Of the millions who shared the fates of Anne Frank and Nina Lugovskaya, only a tiny fraction left behind a record of what they went through. On the other hand, the differences between Anne Frank and Nina Lugovskaya are perhaps more important than the similarities. The most interesting feature of this diary is that it has been pre-digested for us: when Nina Lugovskaya was arrested and interrogated in January 1937, at the height of Stalin’s great terror, her NKVD interrogator went through the diary, marking up all the passages that made it so easy for him to indict an eighteen-year-old girl as a dangerous terrorist.

Andrew Bromfield has printed these marked passages in charcoal font and we can thus read two minds simultaneously, that of the victim and that of her persecutor. Nina writes at several points of her hatred for the Bolsheviks in general and Stalin in particular, who have made their lives and in particular the life of her idealistic socialist father such hell. She rejoices to hear of the assassination of Stalin’s closest associate, Sergei Kirov, in December 1934, and she calls for Stalin himself to be killed.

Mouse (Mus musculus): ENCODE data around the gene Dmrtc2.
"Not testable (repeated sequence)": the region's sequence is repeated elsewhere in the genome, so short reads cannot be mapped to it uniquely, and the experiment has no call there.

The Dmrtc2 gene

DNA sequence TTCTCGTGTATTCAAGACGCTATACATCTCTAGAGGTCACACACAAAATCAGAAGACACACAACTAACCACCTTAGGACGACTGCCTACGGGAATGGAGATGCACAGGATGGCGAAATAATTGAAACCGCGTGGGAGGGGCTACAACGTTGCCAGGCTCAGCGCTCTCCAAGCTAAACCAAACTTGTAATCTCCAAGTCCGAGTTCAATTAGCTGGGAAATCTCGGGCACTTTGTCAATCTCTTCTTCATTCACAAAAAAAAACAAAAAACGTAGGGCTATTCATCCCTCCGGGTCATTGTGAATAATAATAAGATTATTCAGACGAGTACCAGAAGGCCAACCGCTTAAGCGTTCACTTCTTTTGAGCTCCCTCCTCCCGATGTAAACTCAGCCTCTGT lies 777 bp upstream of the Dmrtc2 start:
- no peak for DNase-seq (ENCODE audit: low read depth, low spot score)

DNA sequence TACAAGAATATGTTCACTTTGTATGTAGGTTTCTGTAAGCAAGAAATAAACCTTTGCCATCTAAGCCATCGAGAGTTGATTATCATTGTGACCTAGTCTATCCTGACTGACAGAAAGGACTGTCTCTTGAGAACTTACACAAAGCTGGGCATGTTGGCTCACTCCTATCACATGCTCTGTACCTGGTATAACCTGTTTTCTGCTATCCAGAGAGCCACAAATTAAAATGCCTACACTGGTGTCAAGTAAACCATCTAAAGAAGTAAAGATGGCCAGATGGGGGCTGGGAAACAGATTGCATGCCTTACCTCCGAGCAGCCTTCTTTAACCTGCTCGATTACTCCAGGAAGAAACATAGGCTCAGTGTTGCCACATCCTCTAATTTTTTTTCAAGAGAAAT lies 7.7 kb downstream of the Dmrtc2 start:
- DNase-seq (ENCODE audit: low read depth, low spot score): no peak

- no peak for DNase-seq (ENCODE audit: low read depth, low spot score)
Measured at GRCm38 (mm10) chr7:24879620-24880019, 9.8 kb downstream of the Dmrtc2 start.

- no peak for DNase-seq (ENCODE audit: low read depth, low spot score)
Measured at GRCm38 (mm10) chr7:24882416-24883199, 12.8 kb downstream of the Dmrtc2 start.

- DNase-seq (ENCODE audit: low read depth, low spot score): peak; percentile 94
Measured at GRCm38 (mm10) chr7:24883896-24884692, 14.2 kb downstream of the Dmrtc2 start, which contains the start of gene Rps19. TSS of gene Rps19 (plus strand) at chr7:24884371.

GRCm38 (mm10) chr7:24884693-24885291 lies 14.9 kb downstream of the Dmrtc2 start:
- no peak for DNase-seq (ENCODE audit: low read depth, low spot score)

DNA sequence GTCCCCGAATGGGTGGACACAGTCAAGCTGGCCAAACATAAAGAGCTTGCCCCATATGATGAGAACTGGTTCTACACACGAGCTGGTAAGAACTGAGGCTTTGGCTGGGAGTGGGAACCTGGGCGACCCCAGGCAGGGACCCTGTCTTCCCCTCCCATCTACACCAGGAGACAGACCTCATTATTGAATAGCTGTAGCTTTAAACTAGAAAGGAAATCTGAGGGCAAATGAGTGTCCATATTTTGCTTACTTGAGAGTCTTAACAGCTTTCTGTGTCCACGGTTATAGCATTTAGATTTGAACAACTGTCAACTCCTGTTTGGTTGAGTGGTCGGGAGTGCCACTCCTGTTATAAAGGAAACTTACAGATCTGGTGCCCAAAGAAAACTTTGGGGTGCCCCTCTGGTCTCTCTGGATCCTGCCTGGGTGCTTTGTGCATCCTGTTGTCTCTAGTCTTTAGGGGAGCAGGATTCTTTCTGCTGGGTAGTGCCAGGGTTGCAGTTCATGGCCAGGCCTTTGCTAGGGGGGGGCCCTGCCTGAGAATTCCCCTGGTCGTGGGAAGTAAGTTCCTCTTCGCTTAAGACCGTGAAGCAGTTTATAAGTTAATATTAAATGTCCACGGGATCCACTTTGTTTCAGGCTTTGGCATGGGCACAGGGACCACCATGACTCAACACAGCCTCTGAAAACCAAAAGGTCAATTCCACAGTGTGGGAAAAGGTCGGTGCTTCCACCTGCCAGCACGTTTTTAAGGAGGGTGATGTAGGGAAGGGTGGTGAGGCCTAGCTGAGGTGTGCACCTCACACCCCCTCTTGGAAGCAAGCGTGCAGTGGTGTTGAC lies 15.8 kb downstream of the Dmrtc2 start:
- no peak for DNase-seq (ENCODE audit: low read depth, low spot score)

In some ways, Nina was a typical Soviet schoolgirl, living the double life that schoolgirls from educated and thoughtful Russian families had to live right until the late 1980s. School was a place where you feared revealing to your teachers and fellow pupils what you thought or what your parents talked about. Most Soviet parents brought up their children to be consummate hypocrites: it was the only tolerable way to find moral salvation for the family between the mid 1920s and mid 1980s. This brings us to the most unbelievable feature of the story: Nina’s mother discovered the diary, read passages of it, and even crossed out a few lines — but she did not destroy it, even though her husband was already classed as an ideological enemy and banned from living in Moscow. The diary was to save the NKVD from having to fabricate evidence and doomed the entire family to the Gulag. What was going through the mind of Nina’s mother, to leave this document virtually intact? Though Nina says far less about her mother than about her father, whom she loves and sometimes hates with passion, by inference the mother, of an educated bourgeois background, was the real rebel in the family. Her decision not to destroy the diary was an act far bolder than her daughter’s persistence in creating such compromising material.